The characterization of the studied population corroborates the current demographic and epidemiological profile of Brazil. Fifty percent of the studied individuals were between 61 and 80 years-old. Most were men (56%) with chronic diseases such as arterial hypertension, diabetes mellitus, and cardiopathies.

Regarding the reasons for hospital admission, heart failure (17%) and dyspnea caused by effort (12%) were the main causes, which is in line with studies that have evidenced that cardiovascular diseases are the main reasons for admissions in the Sistema Único de Saúde (SUS, Brazilian Unified Health System). Heart failure is the most prevalent cardio-circulatory disease in Brazil [4].

Hospital admission is a measure to recover health. At the same time, the longer the hospitalization time, the greater the risks of complications and injuries to the patient. In addition, the quality of care is related to time, with a mean acceptable period of 6.6 days [8] being stipulated nationally. In the present study, the patients’ stay was above average: 48% had been hospitalized for 11 to 20 days.

Patients in hospital admission receive, during the whole period, adequate drugs and food for the reestablishment of their clinical condition. However, some factors may trigger the ineffectiveness of nutritional and/or pharmacological treatment, such as the occurrence of DFIs. The risks of such interactions are greater among the elderly with chronic diseases requiring polypharmacy [2,9].

The most frequently occurring DFIs in the hospital environment are related to changes in the absorption rate of drugs, especially in protein-, fat- and fiber-rich diets, by altering the gastric pH and the gastrointestinal motility, as well as changing important transport proteins [10].

In contrast, some DFIs benefit treatment, since some foods can reduce irritation of the gastrointestinal mucosa, favoring drug absorption [11].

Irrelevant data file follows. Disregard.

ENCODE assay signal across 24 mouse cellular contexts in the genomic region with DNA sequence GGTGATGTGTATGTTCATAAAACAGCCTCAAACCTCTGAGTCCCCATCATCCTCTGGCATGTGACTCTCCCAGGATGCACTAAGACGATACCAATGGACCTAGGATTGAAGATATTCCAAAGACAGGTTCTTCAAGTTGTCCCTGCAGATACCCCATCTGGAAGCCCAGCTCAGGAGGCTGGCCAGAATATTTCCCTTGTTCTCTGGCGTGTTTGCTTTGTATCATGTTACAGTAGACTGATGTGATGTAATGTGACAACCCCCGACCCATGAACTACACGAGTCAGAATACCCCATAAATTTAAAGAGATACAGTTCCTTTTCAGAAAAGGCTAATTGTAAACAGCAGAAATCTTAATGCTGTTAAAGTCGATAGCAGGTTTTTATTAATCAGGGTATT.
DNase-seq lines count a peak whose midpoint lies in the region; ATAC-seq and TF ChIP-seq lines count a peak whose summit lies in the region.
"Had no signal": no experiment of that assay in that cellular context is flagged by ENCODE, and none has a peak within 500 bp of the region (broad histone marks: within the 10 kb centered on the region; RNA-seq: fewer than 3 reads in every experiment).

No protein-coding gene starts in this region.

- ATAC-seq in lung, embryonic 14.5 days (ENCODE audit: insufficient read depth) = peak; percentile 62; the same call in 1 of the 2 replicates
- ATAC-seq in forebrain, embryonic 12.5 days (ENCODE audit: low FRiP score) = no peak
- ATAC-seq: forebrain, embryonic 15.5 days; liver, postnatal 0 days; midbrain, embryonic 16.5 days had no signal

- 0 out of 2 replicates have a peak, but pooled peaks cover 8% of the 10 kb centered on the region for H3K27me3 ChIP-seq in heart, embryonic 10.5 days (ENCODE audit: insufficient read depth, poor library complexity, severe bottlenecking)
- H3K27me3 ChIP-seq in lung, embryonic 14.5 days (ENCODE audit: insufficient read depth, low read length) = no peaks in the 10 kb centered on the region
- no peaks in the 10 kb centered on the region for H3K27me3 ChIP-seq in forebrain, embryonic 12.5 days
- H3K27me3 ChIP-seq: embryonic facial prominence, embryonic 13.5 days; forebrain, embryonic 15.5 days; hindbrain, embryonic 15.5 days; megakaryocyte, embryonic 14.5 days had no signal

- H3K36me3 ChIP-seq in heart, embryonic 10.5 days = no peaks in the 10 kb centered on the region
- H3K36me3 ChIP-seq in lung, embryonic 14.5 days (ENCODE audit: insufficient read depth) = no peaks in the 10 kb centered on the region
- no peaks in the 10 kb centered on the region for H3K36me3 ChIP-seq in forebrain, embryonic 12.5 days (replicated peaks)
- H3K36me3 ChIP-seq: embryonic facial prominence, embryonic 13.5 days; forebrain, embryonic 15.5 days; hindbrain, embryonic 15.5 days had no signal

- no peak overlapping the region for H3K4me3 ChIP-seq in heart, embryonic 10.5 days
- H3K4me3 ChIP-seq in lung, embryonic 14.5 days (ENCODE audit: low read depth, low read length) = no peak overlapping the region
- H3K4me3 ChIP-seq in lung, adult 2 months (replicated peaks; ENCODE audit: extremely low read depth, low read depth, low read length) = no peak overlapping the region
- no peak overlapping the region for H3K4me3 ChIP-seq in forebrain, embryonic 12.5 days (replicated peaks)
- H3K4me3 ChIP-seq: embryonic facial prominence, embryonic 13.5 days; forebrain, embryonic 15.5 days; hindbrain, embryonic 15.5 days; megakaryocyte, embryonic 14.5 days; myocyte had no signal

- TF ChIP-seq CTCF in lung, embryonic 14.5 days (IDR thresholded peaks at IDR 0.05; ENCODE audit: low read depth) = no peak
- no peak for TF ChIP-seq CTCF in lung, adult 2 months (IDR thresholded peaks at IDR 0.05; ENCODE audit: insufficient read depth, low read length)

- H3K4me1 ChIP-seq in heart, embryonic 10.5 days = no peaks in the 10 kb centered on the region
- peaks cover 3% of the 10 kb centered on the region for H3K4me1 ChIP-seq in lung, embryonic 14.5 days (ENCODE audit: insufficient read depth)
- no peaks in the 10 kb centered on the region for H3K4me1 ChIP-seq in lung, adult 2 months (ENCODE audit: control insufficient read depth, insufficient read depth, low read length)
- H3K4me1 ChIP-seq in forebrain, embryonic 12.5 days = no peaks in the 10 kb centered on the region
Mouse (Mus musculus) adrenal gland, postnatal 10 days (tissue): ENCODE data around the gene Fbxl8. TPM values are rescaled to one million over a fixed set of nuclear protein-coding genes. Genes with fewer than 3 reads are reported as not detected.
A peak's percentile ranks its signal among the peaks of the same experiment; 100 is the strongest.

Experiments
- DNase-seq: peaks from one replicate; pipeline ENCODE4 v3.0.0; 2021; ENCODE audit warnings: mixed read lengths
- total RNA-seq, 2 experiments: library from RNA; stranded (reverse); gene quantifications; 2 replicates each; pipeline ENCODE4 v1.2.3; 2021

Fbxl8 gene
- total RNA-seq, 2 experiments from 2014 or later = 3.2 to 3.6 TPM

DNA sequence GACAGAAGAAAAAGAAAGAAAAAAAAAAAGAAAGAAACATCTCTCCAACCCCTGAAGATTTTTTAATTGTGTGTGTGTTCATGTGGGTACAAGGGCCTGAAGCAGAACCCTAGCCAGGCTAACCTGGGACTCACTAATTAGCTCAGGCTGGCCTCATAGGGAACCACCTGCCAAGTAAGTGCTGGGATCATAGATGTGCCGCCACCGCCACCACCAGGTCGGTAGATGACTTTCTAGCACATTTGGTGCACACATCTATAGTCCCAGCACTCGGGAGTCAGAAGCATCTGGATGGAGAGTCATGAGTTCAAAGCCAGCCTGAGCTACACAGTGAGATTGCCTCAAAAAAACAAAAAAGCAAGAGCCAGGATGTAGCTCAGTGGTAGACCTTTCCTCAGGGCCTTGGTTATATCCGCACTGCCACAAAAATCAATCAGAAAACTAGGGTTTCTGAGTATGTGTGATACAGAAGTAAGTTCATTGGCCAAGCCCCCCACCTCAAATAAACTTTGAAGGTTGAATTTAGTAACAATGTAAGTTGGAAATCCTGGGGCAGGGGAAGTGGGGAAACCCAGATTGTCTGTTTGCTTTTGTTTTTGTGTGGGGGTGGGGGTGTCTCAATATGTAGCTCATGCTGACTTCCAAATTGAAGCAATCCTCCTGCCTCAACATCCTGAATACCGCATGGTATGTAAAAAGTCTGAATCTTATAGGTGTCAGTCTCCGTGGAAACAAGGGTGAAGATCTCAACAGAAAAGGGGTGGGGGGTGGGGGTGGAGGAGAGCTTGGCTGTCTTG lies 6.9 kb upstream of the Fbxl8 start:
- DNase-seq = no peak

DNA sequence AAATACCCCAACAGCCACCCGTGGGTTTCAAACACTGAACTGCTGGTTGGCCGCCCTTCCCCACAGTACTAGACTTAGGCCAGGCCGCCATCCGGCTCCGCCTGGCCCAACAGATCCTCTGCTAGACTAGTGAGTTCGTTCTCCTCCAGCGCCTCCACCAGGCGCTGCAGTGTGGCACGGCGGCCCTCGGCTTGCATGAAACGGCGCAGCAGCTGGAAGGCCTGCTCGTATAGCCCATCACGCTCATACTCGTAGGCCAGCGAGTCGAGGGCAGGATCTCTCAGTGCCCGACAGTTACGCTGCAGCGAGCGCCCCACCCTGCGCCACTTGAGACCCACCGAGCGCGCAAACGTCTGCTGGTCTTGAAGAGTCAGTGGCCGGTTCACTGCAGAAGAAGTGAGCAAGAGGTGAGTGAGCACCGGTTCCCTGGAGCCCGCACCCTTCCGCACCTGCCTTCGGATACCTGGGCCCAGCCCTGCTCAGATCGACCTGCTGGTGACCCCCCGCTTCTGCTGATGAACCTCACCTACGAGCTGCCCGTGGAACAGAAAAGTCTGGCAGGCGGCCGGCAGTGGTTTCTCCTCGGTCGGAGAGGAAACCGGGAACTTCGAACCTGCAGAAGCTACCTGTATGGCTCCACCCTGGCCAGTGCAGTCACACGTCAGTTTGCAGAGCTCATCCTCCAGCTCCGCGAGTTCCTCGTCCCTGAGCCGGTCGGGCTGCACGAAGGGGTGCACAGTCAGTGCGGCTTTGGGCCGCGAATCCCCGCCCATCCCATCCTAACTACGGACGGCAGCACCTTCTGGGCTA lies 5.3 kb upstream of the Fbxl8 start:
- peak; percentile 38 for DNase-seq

Drugs administered orally are absorbed mainly through the gastric mucosa and the small intestine. These are the priority sites for the occurrence of DFIs, since food and drugs undergo similar absorption processes in the body [2,11].

This is because most drugs are prescribed orally, especially as solids, due to ease of use, low cost and greater adherence to treatment [12]. This is confirmed by the results of this study: 93% of the drugs were tablets, followed by capsules (2%) and coated tablets (2%).

Another factor that may influence drug and/or dietary absorption is the amount of drugs prescribed. When the prescription exceeds three different drugs, there is a greater possibility for the occurrence of DFIs. It may change the drug’s effectiveness and generate nutritional deficiency [13]. Regarding the data, each prescription contained on average number of 7.5 drugs, which exponentially increased the chances of a potential drug-food interaction.

The large number of drugs in prescriptions is related to the characteristic of polypharmacy of cardiology patients [14]. Research shows that most patients admitted to the cardiology unit take antihypertensives, being this group the one with the greatest recurrence of prescriptions in the present study [14,15].

Drug prescription is organized at different times according to the schedule made by nurses. Most drugs are scheduled for between 06:00 and 22:00, with a higher concentration in the early morning and late evening [16].

Such predominance appears in the results of this study: most drug administrations occurred from 06:00 to 11:00, and from 18:00 to 22:00. The concentration of drugs during these windows increases the occurrence of DFIs because, in this period, the main hospital meals are provided, which increases the risk of concurrent eating and drug use [13].

DFIs are difficult to identify and recognize, which increases the risk of impairment to the drug and/or food action [11,12]. Thus, it is necessary to know and identify potential DFIs so that the success of the nutritional and pharmacological therapy can be facilitated.

Two hundred and fifty two potential interactions were identified. The most recurrent drug classes in the studied unit are antihypertensives (40%), antiulcer (8%), antilipemic (7%), and antiplatelet agents (7%). Of these, the drugs that were most likely to interact were acetylsalicylic acid (13%) and omeprazole (13%). Atenolol (9%), carvedilol (8%), spironolactone (8%), hydrochlorothiazide (7%), and warfarin (7%) also stood out.